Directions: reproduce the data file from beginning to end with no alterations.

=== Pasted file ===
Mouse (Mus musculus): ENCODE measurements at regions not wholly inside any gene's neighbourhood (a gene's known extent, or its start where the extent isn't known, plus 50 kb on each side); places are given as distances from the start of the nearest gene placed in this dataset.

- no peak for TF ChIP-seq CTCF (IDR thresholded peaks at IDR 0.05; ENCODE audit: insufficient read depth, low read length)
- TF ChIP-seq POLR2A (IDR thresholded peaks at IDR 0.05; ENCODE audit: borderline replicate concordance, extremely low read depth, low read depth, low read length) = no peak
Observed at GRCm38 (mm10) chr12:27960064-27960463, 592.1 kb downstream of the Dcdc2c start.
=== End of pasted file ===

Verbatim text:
Mouse (Mus musculus): ENCODE measurements at regions not wholly inside any gene's neighbourhood (a gene's known extent, or its start where the extent isn't known, plus 50 kb on each side); places are given as distances from the start of the nearest gene placed in this dataset.

- no peak for TF ChIP-seq CTCF (IDR thresholded peaks at IDR 0.05; ENCODE audit: insufficient read depth, low read length)
- TF ChIP-seq POLR2A (IDR thresholded peaks at IDR 0.05; ENCODE audit: borderline replicate concordance, extremely low read depth, low read depth, low read length) = no peak
Observed at GRCm38 (mm10) chr12:27960064-27960463, 592.1 kb downstream of the Dcdc2c start.